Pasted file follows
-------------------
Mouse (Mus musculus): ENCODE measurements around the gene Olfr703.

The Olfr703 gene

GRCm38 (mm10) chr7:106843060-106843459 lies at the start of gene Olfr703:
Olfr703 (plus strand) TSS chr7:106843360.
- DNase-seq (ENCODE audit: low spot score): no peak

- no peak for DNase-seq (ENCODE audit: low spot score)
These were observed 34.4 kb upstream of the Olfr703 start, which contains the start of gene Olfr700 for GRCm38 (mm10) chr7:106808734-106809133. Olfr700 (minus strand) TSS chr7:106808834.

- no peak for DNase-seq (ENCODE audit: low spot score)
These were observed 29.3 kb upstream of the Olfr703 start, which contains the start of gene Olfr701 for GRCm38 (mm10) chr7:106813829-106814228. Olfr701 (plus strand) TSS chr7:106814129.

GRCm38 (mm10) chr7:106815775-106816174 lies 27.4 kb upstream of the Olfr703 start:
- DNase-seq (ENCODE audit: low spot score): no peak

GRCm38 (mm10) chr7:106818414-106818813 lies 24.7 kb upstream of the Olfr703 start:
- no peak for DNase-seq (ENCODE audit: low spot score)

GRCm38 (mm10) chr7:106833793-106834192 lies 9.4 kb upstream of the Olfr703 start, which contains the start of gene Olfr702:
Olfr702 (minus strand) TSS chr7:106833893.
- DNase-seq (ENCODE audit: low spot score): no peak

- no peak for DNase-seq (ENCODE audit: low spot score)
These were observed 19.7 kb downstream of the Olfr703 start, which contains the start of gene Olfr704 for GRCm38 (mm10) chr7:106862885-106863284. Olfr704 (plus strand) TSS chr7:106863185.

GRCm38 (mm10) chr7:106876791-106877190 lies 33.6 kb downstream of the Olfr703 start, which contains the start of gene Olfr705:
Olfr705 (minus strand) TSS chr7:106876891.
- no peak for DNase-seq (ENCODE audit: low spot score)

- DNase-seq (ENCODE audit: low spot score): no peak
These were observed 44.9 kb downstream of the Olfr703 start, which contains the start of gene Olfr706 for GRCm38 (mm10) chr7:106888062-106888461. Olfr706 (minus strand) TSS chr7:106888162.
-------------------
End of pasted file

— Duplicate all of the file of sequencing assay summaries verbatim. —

Mouse (Mus musculus): ENCODE measurements around the gene Olfr703.

The Olfr703 gene

GRCm38 (mm10) chr7:106843060-106843459 lies at the start of gene Olfr703:
Olfr703 (plus strand) TSS chr7:106843360.
- DNase-seq (ENCODE audit: low spot score): no peak

- no peak for DNase-seq (ENCODE audit: low spot score)
These were observed 34.4 kb upstream of the Olfr703 start, which contains the start of gene Olfr700 for GRCm38 (mm10) chr7:106808734-106809133. Olfr700 (minus strand) TSS chr7:106808834.

- no peak for DNase-seq (ENCODE audit: low spot score)
These were observed 29.3 kb upstream of the Olfr703 start, which contains the start of gene Olfr701 for GRCm38 (mm10) chr7:106813829-106814228. Olfr701 (plus strand) TSS chr7:106814129.

GRCm38 (mm10) chr7:106815775-106816174 lies 27.4 kb upstream of the Olfr703 start:
- DNase-seq (ENCODE audit: low spot score): no peak

GRCm38 (mm10) chr7:106818414-106818813 lies 24.7 kb upstream of the Olfr703 start:
- no peak for DNase-seq (ENCODE audit: low spot score)

GRCm38 (mm10) chr7:106833793-106834192 lies 9.4 kb upstream of the Olfr703 start, which contains the start of gene Olfr702:
Olfr702 (minus strand) TSS chr7:106833893.
- DNase-seq (ENCODE audit: low spot score): no peak

- no peak for DNase-seq (ENCODE audit: low spot score)
These were observed 19.7 kb downstream of the Olfr703 start, which contains the start of gene Olfr704 for GRCm38 (mm10) chr7:106862885-106863284. Olfr704 (plus strand) TSS chr7:106863185.

GRCm38 (mm10) chr7:106876791-106877190 lies 33.6 kb downstream of the Olfr703 start, which contains the start of gene Olfr705:
Olfr705 (minus strand) TSS chr7:106876891.
- no peak for DNase-seq (ENCODE audit: low spot score)

- DNase-seq (ENCODE audit: low spot score): no peak
These were observed 44.9 kb downstream of the Olfr703 start, which contains the start of gene Olfr706 for GRCm38 (mm10) chr7:106888062-106888461. Olfr706 (minus strand) TSS chr7:106888162.